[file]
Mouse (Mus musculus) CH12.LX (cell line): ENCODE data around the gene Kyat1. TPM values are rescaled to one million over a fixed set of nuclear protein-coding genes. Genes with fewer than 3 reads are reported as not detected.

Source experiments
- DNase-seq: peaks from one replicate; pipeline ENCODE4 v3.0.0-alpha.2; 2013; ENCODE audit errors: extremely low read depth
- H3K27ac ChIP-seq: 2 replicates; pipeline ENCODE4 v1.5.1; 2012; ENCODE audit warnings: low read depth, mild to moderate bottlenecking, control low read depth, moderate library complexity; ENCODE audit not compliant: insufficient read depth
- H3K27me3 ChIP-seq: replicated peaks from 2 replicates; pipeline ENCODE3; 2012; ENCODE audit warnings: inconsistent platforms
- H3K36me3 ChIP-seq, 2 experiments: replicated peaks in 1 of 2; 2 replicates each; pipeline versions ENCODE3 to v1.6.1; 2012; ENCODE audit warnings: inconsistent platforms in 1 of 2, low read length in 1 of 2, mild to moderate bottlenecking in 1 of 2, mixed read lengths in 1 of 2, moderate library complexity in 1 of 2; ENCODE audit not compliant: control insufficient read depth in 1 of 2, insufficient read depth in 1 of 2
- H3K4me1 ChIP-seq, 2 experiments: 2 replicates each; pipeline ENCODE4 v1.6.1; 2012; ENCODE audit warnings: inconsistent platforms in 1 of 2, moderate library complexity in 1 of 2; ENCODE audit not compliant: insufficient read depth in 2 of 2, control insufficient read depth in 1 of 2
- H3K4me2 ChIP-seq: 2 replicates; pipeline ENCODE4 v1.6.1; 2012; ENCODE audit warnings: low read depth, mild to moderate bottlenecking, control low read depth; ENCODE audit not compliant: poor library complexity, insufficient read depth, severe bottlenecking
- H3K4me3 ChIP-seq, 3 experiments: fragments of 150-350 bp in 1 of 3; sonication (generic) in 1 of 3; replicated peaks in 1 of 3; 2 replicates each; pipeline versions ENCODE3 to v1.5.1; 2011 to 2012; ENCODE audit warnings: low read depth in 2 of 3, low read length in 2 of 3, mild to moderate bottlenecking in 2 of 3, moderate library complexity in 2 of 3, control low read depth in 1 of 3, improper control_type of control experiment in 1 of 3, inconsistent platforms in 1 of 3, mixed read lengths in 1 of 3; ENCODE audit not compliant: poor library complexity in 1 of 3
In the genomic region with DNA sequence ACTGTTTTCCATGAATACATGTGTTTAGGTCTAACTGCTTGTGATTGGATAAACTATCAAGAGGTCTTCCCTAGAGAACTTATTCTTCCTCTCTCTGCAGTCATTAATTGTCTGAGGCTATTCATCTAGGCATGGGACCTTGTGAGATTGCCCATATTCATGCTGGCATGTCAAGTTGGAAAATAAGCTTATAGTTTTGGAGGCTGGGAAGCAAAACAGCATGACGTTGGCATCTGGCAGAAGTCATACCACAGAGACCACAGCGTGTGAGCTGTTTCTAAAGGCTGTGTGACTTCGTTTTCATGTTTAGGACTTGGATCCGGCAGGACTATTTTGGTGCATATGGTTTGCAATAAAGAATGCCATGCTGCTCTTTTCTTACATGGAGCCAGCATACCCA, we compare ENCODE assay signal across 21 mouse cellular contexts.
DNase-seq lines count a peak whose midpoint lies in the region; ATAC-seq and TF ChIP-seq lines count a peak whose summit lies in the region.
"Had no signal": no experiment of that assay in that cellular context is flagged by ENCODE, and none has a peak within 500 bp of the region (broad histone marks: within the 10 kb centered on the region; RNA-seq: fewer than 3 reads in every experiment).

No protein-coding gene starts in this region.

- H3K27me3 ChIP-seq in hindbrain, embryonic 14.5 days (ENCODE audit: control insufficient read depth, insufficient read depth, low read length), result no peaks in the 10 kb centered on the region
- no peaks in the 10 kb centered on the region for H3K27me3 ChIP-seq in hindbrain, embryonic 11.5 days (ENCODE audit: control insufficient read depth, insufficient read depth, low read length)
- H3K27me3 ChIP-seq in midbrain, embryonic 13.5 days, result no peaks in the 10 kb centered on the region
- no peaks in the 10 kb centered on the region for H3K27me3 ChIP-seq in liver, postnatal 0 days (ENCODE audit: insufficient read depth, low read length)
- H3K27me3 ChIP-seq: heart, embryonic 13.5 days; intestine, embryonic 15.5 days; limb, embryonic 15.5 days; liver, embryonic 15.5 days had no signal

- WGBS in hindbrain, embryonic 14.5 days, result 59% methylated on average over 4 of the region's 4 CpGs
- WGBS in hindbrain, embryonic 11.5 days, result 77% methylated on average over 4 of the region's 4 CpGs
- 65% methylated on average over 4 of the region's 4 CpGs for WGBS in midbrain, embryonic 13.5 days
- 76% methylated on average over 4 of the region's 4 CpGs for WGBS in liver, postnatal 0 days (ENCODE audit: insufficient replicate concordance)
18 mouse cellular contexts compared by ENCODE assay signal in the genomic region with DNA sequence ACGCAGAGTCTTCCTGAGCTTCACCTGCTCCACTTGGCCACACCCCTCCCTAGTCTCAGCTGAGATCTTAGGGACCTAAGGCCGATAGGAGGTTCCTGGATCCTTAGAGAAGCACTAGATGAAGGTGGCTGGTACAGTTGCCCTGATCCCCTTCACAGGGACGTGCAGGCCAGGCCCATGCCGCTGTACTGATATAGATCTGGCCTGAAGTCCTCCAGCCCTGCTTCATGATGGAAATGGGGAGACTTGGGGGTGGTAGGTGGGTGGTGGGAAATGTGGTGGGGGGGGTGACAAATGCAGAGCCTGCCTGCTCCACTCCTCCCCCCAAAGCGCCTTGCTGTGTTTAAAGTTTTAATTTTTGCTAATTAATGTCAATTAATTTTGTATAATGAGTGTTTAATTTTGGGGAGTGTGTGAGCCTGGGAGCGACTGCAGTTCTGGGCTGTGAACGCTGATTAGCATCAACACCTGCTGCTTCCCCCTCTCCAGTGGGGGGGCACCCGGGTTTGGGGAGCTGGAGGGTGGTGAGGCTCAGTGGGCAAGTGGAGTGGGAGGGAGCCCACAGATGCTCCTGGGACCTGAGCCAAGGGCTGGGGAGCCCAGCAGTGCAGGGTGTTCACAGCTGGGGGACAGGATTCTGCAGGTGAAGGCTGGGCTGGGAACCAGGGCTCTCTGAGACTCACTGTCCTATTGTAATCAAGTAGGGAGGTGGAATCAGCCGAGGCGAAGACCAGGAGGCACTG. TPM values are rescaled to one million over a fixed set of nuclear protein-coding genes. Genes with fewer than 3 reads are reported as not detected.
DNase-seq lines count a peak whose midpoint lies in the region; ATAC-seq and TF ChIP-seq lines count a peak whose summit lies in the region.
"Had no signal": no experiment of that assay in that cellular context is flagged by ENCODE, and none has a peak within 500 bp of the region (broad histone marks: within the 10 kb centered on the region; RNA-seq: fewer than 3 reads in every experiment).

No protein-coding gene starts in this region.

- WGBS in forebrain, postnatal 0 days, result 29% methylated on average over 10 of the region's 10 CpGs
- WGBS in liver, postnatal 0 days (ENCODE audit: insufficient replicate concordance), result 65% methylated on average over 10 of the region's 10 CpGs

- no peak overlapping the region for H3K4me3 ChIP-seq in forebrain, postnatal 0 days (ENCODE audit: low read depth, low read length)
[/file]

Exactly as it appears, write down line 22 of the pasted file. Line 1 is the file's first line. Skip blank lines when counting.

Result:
- 76% methylated on average over 4 of the region's 4 CpGs for WGBS in liver, postnatal 0 days (ENCODE audit: insufficient replicate concordance)